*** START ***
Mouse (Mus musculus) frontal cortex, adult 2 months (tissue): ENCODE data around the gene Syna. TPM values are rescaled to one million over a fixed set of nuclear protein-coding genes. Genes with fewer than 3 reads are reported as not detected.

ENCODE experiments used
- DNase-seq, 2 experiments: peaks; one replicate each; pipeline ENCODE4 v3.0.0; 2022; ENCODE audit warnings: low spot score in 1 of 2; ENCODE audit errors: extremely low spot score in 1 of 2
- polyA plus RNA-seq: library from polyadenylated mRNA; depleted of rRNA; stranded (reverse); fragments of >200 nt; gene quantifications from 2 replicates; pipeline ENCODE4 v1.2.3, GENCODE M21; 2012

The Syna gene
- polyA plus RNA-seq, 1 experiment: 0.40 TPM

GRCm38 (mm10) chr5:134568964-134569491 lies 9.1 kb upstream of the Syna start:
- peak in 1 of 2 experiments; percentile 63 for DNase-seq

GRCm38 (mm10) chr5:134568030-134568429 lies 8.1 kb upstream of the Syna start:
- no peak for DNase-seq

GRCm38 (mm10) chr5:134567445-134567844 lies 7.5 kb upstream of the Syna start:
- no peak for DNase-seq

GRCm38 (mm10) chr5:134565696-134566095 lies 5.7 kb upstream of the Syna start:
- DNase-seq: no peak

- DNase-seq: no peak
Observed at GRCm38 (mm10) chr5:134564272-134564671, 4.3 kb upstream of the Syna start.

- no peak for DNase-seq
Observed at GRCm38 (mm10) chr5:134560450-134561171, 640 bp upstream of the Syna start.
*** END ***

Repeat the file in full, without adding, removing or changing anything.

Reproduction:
Mouse (Mus musculus) frontal cortex, adult 2 months (tissue): ENCODE data around the gene Syna. TPM values are rescaled to one million over a fixed set of nuclear protein-coding genes. Genes with fewer than 3 reads are reported as not detected.

ENCODE experiments used
- DNase-seq, 2 experiments: peaks; one replicate each; pipeline ENCODE4 v3.0.0; 2022; ENCODE audit warnings: low spot score in 1 of 2; ENCODE audit errors: extremely low spot score in 1 of 2
- polyA plus RNA-seq: library from polyadenylated mRNA; depleted of rRNA; stranded (reverse); fragments of >200 nt; gene quantifications from 2 replicates; pipeline ENCODE4 v1.2.3, GENCODE M21; 2012

The Syna gene
- polyA plus RNA-seq, 1 experiment: 0.40 TPM

GRCm38 (mm10) chr5:134568964-134569491 lies 9.1 kb upstream of the Syna start:
- peak in 1 of 2 experiments; percentile 63 for DNase-seq

GRCm38 (mm10) chr5:134568030-134568429 lies 8.1 kb upstream of the Syna start:
- no peak for DNase-seq

GRCm38 (mm10) chr5:134567445-134567844 lies 7.5 kb upstream of the Syna start:
- no peak for DNase-seq

GRCm38 (mm10) chr5:134565696-134566095 lies 5.7 kb upstream of the Syna start:
- DNase-seq: no peak

- DNase-seq: no peak
Observed at GRCm38 (mm10) chr5:134564272-134564671, 4.3 kb upstream of the Syna start.

- no peak for DNase-seq
Observed at GRCm38 (mm10) chr5:134560450-134561171, 640 bp upstream of the Syna start.